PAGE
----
Primitive WildernessWith few visitors and over 11 miles of winding road to reach the Upper Queets, this glacially-carved rain forest valley is perfect for solitude. Look for elk under moss-draped bigleaf maples and towering Sitka spruce, watch salmon spawn in a side channel, or examine the old barns, scattered fruit trees and old pastures left as evidence of early homestead families who attempted to carve a new life from this remote valley.
The orignal Queets road was severed by a landslide in 2005. By working with Olympic National Forest and the Washington Department of Natural Resources, the park opened a new route to the upper valley using neighboring forestry roads. Watch for active logging traffic on these narrow routes, which are not suitable for trailers or large RVs.
Queets Area InformationFacilities: The Queets Ranger Station is not staffed. Note: winter storms can blow down trees and damage the campground, trails and boat launches.
Boat Launches: Launch from Hartzell Creek, Streator Crossing, or the Queets Campground.
Camping: About 20 sites are open year round with pit toilets, no potable water and no hookups; trailers are not advised.
Regulations: Pets must be leashed and are not allowed on trails. Backpackers need bear canisters and wilderness camping permits; see www.recreation.gov for more information.
Trails at the QueetsSam's River Loop: A flat 2.8-mile loop through temperate rain forest, this trail begins at the end of the Upper Queets Road. Winter storms often damage this trail; be prepared for rough conditions.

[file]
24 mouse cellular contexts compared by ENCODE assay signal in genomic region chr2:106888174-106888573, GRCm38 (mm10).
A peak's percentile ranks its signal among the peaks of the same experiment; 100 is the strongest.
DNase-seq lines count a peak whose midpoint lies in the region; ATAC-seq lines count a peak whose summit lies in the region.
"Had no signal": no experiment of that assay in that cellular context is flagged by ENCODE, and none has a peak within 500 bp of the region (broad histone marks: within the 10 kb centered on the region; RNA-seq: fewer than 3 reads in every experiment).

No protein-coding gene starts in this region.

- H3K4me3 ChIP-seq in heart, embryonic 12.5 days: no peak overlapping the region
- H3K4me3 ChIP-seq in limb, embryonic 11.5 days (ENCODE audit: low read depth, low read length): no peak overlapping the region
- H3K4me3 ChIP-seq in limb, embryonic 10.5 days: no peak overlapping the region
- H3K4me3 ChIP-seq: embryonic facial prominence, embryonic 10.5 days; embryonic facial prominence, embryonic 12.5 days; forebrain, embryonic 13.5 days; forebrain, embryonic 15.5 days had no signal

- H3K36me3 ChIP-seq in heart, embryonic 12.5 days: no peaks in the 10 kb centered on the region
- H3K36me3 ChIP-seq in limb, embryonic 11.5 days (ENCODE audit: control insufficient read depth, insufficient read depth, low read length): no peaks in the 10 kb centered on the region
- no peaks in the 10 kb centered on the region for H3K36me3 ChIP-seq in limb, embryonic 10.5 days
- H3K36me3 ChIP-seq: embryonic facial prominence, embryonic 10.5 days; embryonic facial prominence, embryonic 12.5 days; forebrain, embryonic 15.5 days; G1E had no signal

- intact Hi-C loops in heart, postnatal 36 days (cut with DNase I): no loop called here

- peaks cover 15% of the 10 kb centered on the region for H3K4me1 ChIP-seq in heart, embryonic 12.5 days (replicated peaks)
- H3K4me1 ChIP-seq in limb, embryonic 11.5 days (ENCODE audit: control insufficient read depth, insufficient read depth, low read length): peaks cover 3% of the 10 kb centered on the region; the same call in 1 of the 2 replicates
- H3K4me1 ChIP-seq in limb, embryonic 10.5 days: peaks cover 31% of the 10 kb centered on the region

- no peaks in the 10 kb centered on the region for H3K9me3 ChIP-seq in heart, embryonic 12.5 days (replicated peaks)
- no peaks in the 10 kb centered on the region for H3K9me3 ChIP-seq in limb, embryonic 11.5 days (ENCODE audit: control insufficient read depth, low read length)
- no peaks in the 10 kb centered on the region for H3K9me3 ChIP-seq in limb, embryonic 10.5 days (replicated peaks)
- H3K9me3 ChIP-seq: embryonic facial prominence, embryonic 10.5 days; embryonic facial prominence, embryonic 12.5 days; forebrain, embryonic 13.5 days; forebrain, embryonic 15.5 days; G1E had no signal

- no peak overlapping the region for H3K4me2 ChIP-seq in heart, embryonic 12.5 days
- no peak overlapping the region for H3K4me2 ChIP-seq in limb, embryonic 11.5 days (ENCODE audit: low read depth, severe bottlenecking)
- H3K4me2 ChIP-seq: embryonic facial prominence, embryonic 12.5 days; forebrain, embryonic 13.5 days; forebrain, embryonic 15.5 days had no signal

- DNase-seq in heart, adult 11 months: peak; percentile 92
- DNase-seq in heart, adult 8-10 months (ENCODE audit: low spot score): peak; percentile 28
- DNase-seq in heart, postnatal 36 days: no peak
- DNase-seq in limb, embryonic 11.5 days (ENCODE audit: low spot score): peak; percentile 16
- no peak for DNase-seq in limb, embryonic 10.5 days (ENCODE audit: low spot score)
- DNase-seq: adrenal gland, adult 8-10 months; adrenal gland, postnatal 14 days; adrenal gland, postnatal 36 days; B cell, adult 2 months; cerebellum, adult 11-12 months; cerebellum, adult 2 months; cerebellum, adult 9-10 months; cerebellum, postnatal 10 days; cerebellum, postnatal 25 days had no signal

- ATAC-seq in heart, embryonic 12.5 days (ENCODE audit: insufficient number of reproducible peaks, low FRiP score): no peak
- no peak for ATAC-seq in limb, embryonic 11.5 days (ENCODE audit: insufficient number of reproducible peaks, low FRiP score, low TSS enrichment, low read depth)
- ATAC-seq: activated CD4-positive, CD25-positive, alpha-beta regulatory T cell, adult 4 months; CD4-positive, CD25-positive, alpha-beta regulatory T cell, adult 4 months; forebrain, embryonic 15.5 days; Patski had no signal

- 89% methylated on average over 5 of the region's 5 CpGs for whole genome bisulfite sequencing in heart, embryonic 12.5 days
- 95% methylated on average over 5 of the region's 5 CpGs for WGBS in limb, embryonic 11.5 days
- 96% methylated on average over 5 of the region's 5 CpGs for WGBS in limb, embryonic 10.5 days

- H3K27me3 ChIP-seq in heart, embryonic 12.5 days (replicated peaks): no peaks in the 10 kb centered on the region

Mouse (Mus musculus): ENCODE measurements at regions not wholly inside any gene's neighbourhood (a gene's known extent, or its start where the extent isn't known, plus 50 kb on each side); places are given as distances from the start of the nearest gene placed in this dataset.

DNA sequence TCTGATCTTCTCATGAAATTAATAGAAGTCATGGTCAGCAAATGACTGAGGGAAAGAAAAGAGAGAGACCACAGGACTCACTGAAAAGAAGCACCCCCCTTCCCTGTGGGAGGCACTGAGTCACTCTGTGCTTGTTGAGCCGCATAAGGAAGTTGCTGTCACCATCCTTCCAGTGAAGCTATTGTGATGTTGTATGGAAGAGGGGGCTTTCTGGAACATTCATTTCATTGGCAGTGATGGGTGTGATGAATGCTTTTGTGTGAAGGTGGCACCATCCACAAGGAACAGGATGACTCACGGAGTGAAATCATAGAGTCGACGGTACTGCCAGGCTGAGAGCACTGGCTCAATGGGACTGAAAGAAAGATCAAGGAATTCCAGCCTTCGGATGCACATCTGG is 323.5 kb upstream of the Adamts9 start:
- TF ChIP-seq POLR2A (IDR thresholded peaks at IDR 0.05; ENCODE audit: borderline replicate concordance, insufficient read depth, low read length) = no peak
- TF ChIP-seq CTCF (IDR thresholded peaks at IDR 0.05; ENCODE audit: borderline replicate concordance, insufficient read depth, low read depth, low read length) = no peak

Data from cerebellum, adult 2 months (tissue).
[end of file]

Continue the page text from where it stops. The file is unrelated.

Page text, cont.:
Queets River Trail: A lengthy 16.2-mile trail, with elevation fluctuating between 240 and 800 feet. The trailhead starts at the end of the Upper Queets Road. Hikers must ford the Queets River (see below).
What was once one of the park's biggest Douglas-fir trees stands about 2.4 miles up the valley. Just before Coal Creek, search beneath downed trees for a trail on the left that leads 0.2-mile through rain forest to the humbling giant. Though parts have died, its 14-foot diameter is still impressive.
Wild Salmon, Return and RenewalFive species of Pacific salmon, including steelhead, spawn in the Queets River. Salmon are a gift from the sea, distributing nutrients among the forests, wildlife and people who live along the rivers. Area tribes continue to depend on these great fish for their livelihoods. Their ancestors watched closely for the return of salmon. A First Salmon Ceremony honored and gave thanks to these fish—supernatural beings who lived beneath the sea. The first salmon caught in spring was prepared in a prescribed manner, and shared with each member of the village. If shown proper respect and gratitude when they visited, the salmon would return in great numbers. They would continue to bring the gift of their flesh to the villagers, thus ensuring the people’s survival. Tribal members continue to honor the return of the salmon.
Researchers discovered that salmon also provide important nutrients to a river valley's wildlife and forests. Most Pacific salmon die after spawning. Historic runs with hundreds of thousands of fish returning to area rivers provided a wealth of spawned out carcasses throughout the year. Biologists found that dozens of species of birds and mammals feed on salmon carcasses—everything from tiny winter wrens to raccoons, otters, eagles and bears benefit. Research also revealed that carcasses provide essential nutrients to streamside forests and fuel the growth of future generations of fish hatching from their gravel nests.
Today, most of the Queets River watershed is protected. Though not what they once were, its salmon runs are relatively healthy. Olympic is the only national park outside of Alaska that supports so many diverse runs of wild anadromous salmon. The park serves as an essential salmon sanctuary.
Last updated: June 13, 2022